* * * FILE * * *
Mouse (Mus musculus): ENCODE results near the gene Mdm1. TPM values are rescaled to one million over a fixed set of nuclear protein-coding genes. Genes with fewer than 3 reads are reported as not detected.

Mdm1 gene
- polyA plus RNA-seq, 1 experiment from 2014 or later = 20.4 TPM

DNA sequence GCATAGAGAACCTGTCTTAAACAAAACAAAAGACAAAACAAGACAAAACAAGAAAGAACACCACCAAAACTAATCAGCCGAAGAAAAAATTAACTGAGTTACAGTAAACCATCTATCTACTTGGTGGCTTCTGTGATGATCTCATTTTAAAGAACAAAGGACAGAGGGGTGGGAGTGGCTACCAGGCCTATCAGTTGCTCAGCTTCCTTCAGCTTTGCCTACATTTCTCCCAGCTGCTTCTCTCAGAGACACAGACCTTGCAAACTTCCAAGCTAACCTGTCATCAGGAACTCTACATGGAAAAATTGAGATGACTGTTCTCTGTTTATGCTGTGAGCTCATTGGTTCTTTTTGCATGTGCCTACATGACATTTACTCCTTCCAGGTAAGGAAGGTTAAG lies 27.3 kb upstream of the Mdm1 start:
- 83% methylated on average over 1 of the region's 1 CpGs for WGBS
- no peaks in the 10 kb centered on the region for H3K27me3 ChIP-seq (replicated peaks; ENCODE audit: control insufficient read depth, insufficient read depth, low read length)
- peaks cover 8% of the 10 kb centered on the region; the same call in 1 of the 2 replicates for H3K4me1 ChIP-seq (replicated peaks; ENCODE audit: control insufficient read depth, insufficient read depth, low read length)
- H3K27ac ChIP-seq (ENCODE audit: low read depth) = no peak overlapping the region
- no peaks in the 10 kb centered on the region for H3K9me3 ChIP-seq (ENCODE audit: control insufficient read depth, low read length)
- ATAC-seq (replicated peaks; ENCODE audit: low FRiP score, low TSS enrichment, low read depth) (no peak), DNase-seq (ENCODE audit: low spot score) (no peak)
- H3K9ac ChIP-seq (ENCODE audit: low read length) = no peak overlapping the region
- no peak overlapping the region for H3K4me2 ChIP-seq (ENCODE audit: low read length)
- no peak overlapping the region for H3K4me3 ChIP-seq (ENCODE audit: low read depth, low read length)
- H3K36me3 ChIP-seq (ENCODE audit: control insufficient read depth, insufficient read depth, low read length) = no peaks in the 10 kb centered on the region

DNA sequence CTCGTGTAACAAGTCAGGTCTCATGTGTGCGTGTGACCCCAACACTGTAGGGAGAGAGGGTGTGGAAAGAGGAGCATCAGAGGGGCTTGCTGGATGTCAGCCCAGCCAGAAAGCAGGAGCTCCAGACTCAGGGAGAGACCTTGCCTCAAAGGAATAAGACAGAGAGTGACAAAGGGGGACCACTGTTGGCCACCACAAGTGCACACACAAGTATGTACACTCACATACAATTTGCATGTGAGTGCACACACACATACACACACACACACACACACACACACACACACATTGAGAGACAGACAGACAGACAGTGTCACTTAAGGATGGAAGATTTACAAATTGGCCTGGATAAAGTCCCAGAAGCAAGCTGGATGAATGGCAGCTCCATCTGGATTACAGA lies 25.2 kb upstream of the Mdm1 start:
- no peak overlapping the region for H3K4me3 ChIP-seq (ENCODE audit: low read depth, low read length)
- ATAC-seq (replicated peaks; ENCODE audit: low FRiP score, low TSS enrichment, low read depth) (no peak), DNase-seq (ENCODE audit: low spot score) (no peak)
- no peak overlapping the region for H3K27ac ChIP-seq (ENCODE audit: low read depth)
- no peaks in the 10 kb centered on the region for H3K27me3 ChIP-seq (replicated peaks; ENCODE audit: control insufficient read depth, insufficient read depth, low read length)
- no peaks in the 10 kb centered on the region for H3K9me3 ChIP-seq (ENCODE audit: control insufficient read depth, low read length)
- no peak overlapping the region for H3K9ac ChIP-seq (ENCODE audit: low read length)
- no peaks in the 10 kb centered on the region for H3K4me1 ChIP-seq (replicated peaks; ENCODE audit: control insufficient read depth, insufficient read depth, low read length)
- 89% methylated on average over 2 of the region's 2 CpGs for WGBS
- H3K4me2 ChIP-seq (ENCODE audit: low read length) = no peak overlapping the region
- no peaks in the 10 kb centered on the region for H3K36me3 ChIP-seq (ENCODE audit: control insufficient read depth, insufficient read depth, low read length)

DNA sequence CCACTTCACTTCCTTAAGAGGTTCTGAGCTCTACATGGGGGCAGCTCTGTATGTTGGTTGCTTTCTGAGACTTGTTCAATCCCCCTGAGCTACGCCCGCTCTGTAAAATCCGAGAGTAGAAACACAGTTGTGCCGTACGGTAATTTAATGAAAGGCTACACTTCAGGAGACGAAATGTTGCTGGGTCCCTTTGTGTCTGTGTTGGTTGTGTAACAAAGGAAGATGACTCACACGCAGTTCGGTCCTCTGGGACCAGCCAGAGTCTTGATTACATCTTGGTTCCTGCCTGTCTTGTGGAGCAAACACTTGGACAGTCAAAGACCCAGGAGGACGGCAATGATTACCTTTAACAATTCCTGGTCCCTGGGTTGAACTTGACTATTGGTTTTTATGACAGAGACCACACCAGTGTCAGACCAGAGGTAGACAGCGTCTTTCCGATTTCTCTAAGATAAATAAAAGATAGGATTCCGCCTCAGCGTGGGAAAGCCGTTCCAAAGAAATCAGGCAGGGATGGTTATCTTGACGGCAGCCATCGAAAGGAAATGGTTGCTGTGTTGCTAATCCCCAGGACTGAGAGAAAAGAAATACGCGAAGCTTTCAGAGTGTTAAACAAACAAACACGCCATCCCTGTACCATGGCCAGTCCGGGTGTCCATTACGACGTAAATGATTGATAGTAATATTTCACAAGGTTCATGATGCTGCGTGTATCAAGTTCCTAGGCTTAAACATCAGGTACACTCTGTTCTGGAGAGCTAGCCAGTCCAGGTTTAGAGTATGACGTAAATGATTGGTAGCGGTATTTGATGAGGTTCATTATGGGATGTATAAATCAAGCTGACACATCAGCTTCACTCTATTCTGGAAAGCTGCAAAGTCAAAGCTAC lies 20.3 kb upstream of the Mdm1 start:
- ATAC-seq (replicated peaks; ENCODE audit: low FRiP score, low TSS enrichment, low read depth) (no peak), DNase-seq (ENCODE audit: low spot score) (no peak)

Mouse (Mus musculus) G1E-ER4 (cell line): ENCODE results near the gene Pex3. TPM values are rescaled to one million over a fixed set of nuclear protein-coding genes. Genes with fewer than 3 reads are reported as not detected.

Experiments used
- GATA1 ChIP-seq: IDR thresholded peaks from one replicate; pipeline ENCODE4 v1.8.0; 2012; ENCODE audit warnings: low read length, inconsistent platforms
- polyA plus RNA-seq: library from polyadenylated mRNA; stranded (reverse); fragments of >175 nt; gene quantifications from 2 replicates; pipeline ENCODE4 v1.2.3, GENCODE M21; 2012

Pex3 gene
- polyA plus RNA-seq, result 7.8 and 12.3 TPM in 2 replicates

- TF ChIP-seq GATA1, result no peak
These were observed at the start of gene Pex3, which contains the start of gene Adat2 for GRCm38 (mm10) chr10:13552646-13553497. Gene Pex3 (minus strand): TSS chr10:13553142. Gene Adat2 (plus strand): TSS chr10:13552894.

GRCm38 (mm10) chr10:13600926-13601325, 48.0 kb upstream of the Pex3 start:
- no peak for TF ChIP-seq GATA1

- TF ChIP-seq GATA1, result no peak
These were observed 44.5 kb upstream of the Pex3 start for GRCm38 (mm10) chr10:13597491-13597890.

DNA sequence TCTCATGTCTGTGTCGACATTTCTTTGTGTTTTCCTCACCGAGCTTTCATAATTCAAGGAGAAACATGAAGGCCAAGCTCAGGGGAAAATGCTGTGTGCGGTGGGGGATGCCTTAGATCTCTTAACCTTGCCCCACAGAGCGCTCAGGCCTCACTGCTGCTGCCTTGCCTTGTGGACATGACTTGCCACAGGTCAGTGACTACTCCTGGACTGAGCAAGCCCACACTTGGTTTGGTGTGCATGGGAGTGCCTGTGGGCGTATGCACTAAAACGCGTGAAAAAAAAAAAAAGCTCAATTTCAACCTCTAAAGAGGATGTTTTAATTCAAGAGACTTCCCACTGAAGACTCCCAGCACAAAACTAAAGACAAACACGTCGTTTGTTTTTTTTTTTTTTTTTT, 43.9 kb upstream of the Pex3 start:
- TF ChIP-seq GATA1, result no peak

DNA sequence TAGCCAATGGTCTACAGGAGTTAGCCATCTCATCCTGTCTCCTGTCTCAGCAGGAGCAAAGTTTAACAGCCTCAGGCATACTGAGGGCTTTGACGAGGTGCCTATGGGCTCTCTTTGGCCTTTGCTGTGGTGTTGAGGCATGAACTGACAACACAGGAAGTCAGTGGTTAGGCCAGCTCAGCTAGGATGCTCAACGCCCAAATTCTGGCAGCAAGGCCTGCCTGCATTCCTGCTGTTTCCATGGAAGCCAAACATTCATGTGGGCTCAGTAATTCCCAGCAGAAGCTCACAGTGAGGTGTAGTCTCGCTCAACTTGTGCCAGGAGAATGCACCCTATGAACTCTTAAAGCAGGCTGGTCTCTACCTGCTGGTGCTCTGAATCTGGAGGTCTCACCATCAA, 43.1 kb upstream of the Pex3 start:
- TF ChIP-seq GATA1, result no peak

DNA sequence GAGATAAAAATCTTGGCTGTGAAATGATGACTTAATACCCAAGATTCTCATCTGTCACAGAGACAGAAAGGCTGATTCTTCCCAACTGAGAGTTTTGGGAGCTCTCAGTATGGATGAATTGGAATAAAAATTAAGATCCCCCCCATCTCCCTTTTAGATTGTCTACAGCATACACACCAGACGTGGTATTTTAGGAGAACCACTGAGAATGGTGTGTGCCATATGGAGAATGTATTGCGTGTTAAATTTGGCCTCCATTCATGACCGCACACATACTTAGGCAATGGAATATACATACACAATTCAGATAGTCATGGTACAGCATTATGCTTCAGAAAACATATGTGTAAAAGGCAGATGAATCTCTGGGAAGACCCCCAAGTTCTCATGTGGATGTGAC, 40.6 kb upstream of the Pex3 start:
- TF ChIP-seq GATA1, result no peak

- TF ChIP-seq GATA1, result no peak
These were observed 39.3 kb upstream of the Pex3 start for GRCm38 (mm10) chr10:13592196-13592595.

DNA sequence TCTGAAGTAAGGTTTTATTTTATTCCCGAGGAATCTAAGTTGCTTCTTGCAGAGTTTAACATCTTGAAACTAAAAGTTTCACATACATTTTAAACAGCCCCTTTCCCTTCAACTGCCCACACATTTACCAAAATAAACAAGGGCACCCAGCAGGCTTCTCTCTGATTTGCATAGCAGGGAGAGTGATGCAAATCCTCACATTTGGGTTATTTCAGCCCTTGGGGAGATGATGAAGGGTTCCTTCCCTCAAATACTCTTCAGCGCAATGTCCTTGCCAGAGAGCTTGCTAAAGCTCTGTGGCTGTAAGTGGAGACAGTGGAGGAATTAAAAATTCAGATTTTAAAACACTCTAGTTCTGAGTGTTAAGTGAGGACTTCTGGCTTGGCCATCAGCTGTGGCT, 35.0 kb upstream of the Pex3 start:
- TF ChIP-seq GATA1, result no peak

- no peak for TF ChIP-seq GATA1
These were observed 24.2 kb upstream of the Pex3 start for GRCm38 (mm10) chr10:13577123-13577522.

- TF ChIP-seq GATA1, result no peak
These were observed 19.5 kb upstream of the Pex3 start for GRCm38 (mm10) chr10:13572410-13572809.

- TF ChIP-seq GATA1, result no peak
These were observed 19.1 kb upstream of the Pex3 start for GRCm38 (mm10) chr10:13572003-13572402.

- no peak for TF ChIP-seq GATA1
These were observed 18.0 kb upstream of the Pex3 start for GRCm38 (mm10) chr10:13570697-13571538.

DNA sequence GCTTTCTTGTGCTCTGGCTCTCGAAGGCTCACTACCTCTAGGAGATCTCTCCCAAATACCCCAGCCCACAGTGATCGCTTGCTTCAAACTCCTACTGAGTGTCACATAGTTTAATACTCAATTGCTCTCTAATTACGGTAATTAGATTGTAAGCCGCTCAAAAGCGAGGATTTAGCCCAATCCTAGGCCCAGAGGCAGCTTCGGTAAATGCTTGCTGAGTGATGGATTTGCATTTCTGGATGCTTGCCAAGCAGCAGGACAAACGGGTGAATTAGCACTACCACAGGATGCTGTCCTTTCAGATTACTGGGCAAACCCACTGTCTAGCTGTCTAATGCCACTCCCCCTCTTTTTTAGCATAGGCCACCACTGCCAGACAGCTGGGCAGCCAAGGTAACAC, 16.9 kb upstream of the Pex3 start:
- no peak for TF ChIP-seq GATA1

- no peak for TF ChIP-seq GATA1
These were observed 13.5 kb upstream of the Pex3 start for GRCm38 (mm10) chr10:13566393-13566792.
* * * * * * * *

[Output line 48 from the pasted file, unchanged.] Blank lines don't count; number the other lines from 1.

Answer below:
DNA sequence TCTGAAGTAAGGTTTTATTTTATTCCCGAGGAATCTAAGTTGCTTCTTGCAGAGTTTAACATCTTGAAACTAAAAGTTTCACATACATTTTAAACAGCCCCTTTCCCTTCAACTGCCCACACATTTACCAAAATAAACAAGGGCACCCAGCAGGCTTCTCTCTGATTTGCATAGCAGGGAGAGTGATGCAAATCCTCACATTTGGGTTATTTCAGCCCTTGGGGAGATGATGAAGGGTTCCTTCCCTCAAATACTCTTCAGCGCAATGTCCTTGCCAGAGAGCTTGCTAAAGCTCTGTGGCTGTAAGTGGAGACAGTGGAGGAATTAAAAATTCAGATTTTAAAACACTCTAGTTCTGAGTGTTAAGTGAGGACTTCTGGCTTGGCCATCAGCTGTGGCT, 35.0 kb upstream of the Pex3 start: